Urie, of course, scored Emmy nominations for his role on Ugly Betty. Droege’s work lives on the fringe–he’s perhaps best known for his hilarious video series where he impersonates actress Chloe Sevingy. The two have the giggly rapport of longtime friends or collaborators.
That’s fitting–the longtime friends have come together to celebrate the release of Bright Colors and Bold Patterns, the Droege-led and penned play directed by Urie (captured by David Horn for BroadwayHD).
Urie & Droege sat down with Queerty to talk their new film, which opens at LA film festival Outfest July 18, and streams on BroadwayHD beginning July 19.
So how did this come about?
DD: About five years ago, I was invited to a wedding—a straight wedding—where the guests were asked not to wear bright colors or bold patterns. And the phrase “bright colors and bold patterns” just struck me as such a title. And my friends just wanted a really nice color palette for their wedding, which, they swear to this day, that they had a beautiful desert wedding palate. Their guests were all wearing beige. But about a month or so after the wedding, gay marriage became legalized and I immediately saw gay publications having wedding sections, every gay couple being asked “when are you going to get married,” and there was this push towards—you can get married, but you should get married. And as happy as I was for marriage equality, I just questioned why we should want that, and why we should want the same things immediately that straight people should want.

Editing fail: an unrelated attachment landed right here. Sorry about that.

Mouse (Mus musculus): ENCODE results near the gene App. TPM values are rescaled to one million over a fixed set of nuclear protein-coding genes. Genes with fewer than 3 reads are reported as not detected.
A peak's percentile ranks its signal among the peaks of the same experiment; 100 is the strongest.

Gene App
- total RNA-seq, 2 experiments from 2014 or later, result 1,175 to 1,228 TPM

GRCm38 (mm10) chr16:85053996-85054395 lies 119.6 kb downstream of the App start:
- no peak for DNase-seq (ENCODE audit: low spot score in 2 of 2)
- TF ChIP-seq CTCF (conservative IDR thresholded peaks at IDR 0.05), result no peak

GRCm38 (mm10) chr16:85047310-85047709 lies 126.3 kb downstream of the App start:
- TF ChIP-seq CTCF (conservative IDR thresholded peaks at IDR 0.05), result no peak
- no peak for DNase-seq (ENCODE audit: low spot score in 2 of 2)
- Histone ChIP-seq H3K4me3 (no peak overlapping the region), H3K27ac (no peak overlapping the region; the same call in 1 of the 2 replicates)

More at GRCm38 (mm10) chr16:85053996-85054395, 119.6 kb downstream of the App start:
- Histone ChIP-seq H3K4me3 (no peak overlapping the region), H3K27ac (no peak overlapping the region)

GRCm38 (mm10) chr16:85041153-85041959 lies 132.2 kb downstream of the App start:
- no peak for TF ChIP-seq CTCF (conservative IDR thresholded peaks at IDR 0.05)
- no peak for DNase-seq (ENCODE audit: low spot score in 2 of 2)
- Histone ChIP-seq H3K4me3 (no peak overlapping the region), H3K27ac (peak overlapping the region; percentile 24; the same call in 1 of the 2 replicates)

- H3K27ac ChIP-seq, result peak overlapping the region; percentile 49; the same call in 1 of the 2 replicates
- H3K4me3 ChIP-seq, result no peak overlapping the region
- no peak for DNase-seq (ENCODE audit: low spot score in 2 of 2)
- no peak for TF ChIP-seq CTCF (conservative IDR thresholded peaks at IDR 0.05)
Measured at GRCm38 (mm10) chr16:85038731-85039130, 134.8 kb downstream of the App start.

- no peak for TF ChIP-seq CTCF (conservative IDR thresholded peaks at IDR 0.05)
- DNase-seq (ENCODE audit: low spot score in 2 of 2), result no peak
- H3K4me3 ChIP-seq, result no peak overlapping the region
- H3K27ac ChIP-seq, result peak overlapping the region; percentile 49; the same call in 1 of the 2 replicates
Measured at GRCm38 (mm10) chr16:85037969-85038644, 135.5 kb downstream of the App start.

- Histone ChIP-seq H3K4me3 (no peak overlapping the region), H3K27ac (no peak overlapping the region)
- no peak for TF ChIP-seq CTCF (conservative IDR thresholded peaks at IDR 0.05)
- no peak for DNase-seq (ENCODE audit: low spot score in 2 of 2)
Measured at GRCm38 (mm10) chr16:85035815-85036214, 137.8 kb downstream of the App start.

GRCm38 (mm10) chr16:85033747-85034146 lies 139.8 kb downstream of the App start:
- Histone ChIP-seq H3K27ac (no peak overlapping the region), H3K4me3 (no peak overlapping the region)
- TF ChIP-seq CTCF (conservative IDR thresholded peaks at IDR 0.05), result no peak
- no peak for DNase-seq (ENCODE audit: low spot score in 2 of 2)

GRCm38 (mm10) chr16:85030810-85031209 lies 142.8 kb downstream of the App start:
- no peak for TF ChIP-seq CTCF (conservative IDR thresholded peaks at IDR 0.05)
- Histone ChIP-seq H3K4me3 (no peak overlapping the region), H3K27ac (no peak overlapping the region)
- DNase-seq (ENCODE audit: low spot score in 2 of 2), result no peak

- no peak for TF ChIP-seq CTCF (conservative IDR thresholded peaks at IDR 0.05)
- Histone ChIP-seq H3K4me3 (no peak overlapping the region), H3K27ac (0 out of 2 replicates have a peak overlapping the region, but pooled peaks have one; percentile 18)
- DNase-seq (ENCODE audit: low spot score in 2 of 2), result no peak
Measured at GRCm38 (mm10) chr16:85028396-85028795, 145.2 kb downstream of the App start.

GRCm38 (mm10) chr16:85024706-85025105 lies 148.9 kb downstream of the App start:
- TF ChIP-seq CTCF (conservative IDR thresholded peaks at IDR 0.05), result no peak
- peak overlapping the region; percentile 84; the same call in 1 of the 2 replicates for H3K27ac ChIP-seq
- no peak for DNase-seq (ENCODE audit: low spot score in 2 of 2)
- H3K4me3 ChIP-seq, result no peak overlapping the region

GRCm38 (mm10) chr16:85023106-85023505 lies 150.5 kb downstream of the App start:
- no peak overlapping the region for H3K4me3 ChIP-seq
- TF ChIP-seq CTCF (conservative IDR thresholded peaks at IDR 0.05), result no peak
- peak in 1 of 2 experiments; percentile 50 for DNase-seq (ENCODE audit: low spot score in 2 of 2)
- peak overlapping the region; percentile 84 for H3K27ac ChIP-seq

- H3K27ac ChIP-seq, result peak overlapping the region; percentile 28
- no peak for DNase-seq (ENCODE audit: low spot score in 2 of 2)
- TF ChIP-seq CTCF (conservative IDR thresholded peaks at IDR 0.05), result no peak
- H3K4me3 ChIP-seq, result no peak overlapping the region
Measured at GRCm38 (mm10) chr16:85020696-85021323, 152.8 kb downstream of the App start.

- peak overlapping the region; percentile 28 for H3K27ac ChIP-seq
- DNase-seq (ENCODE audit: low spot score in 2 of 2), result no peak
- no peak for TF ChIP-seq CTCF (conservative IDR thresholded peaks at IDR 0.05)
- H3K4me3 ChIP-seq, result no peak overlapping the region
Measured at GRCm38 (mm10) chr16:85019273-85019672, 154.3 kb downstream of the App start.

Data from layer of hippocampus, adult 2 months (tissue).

On the other hand, I always wanted to write a play where a group of gay friends got together at a house just like the plays that I loved growing up, like Boys in the Band or Love, Valor, Compassion, but something that was more in the mouths of my friends and our generation and what we’re sort of going through. So that was sort of always banging around, but then I decided, instead of making this an ensemble play that I can have four characters—or I tried rather—to have four characters on stage but only one actor playing one character talking to these other three characters on stage because I wanted to write my dream role, who I don’t see represented in a lot of gay media. The big, loud, drunk mess. The slob who’s making mistakes and doing the best he can. The queen that we all love but we’re afraid of being. And I didn’t want to be afraid of being this guy. But those are the guys that get dismissed in our culture. And I thought by doing a show where you had to look at this guy that you would only see this guy, and that you don’t get to look at the hot guy in the Speedo, or the successful guy, or the really sharp, witty guy.
Tell me how you met.
DD: Michael & I met through his partner, Ryan, who was the first person I met when I moved to LA years ago. Many years ago. So Ryan and I had been friends when he started dating Michael. We first worked together on a movie called Such Good People, which Michael was the lead in. I just did a small supporting role. But then we all worked together—Michael, Ryan and I—all worked together on a Logo show, Cocktails and Classics, a dinner & a movie show that ran four seasons. But Michael saw a pared-down production that I had done in LA directed by Molly Prather, who actually helped me write and develop the show. She was my first director. But at that point, it was just me on stage with three chairs. And Michael saw this as a full production in his mind and came to me and said: “Can I direct this, and can I turn this into a play and do this in New York?” So we did.